people in remote Northern Arizona. This is a place of immense natural beauty,
but its ancient landscape and cultures have recently seen profound change.
Since 1974, thousands of Navajo and Hopi have been evicted from Big Mountain
in a complex political and legal struggle over the extraction of natural resources
from the area. Big Mountain sits atop the largest coal deposit in the United
States, which supplies electricity and water across the Southwest.
Camille Summer-Valli began filming in Big Mountain after spending several
winters herding sheep there. Her film documents life as it is today for the small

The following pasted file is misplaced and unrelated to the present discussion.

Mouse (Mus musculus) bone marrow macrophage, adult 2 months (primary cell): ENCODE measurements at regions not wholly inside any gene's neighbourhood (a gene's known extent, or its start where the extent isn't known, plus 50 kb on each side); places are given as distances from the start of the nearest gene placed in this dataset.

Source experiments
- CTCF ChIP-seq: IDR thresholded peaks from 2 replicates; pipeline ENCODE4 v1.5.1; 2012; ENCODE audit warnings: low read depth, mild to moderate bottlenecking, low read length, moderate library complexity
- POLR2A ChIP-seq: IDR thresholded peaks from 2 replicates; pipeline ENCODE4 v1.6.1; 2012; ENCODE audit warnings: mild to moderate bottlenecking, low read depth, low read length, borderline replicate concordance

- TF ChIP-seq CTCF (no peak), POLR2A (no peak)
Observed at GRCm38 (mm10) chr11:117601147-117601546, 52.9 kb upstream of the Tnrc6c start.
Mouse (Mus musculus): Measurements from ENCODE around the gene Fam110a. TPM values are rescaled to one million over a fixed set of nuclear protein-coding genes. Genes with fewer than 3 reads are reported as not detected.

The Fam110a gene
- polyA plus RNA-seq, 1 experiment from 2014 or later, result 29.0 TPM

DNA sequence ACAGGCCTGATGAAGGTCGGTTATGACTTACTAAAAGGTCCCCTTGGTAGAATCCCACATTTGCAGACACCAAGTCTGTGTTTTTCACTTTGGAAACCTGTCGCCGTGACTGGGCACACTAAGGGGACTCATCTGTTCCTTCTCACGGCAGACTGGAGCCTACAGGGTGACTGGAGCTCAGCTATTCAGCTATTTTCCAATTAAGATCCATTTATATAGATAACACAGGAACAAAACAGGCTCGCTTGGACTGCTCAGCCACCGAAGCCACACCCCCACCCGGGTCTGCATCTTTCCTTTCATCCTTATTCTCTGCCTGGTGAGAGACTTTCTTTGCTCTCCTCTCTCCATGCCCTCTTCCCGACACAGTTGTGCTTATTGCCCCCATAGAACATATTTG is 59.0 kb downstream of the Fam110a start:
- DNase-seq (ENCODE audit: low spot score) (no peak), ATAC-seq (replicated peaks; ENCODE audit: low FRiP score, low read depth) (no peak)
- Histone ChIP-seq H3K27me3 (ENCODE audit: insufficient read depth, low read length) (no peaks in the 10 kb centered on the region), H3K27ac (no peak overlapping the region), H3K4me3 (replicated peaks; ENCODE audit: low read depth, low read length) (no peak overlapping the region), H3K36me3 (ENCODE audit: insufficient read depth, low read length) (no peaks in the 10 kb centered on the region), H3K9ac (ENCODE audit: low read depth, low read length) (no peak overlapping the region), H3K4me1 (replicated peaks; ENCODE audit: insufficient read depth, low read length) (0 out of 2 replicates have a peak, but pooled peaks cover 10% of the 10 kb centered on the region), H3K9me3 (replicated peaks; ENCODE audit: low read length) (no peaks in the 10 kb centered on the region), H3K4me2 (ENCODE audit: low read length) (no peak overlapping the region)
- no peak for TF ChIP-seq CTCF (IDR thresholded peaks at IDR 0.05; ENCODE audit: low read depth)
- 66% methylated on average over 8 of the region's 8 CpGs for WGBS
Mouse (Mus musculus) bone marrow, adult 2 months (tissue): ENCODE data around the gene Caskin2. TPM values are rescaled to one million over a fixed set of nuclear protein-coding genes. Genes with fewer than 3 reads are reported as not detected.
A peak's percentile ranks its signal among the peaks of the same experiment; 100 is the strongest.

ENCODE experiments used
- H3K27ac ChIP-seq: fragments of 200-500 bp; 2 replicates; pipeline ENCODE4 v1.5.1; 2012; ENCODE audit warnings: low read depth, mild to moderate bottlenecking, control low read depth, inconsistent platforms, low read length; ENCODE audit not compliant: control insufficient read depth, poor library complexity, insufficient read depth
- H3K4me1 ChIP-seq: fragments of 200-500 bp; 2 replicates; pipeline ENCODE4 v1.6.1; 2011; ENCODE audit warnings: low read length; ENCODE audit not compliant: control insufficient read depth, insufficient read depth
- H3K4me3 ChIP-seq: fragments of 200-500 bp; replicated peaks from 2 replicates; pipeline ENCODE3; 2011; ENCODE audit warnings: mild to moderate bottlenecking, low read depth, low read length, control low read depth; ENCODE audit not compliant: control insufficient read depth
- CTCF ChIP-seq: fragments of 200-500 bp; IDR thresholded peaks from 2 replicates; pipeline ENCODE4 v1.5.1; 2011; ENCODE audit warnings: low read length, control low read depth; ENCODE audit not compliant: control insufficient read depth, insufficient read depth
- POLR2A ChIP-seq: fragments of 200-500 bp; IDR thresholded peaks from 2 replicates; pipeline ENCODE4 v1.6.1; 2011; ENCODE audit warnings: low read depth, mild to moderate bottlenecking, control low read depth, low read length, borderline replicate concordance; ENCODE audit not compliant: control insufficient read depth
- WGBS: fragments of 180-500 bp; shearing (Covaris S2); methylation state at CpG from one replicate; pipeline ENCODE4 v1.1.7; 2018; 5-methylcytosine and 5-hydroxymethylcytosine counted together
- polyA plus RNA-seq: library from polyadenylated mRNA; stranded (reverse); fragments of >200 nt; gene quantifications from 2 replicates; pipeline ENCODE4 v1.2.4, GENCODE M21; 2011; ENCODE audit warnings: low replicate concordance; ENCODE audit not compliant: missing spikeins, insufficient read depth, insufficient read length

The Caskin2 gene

group of elders who continue living in Big Mountain, the younger generations
returning to reconnect with their traditions, and the activists who come to offer
support. Tracing the experiences of a few of these individuals, the film abandons
narrative to focus on the difficult and often conflicted reality of reconciling a
land-based, subsistence culture with twenty-first century America. Moving
through the seasons on the high-desert plateau, it explores the differences in
perspective between an outsider and those who think of this as their spiritual
For the Navajo, being in Big Mountain is a matter of identity that has become
enveloped in a larger political conflict. Every daily task or ritual is now also an act
of resistance against exploitation and outside interference. Their struggle is to
bring the principles of their culture through the unstoppable change.